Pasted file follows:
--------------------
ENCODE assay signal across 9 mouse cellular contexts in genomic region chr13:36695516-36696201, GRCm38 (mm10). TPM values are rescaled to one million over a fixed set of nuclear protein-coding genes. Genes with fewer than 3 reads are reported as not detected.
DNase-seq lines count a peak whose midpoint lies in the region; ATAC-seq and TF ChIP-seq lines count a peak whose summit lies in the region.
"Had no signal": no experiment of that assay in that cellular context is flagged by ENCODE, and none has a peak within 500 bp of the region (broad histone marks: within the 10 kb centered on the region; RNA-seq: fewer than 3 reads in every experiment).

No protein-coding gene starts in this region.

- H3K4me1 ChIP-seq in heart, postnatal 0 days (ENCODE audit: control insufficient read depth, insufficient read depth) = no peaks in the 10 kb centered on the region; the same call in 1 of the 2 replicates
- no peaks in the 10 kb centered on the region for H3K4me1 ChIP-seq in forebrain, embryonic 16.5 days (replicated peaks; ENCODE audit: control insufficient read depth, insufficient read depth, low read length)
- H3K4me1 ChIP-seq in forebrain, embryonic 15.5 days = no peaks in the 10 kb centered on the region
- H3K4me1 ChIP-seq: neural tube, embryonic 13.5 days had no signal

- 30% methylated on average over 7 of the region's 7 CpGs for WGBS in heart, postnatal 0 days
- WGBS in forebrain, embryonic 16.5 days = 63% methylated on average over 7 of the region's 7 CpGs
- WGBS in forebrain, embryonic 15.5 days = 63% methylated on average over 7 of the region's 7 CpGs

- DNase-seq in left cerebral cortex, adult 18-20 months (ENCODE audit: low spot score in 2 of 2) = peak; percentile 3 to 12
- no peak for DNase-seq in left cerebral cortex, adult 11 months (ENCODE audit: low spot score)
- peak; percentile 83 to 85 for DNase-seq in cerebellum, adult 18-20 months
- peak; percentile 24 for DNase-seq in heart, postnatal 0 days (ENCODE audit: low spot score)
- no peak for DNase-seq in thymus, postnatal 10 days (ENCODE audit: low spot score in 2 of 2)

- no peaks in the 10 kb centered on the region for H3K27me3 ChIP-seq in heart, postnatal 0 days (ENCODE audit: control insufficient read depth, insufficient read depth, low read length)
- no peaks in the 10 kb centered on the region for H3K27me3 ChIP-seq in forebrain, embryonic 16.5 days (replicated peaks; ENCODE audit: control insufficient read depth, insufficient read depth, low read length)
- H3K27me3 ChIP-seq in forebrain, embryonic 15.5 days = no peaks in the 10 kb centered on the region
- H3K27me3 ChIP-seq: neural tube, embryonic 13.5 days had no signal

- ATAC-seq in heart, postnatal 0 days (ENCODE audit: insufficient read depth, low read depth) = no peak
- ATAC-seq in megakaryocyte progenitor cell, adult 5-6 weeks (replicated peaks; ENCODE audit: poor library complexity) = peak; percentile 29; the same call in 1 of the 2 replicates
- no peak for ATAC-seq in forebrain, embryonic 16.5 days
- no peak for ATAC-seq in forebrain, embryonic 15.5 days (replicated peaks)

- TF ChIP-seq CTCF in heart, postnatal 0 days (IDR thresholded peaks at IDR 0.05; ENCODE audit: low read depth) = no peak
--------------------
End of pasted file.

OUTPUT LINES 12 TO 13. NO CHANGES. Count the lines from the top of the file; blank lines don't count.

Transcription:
- DNase-seq in left cerebral cortex, adult 18-20 months (ENCODE audit: low spot score in 2 of 2) = peak; percentile 3 to 12
- no peak for DNase-seq in left cerebral cortex, adult 11 months (ENCODE audit: low spot score)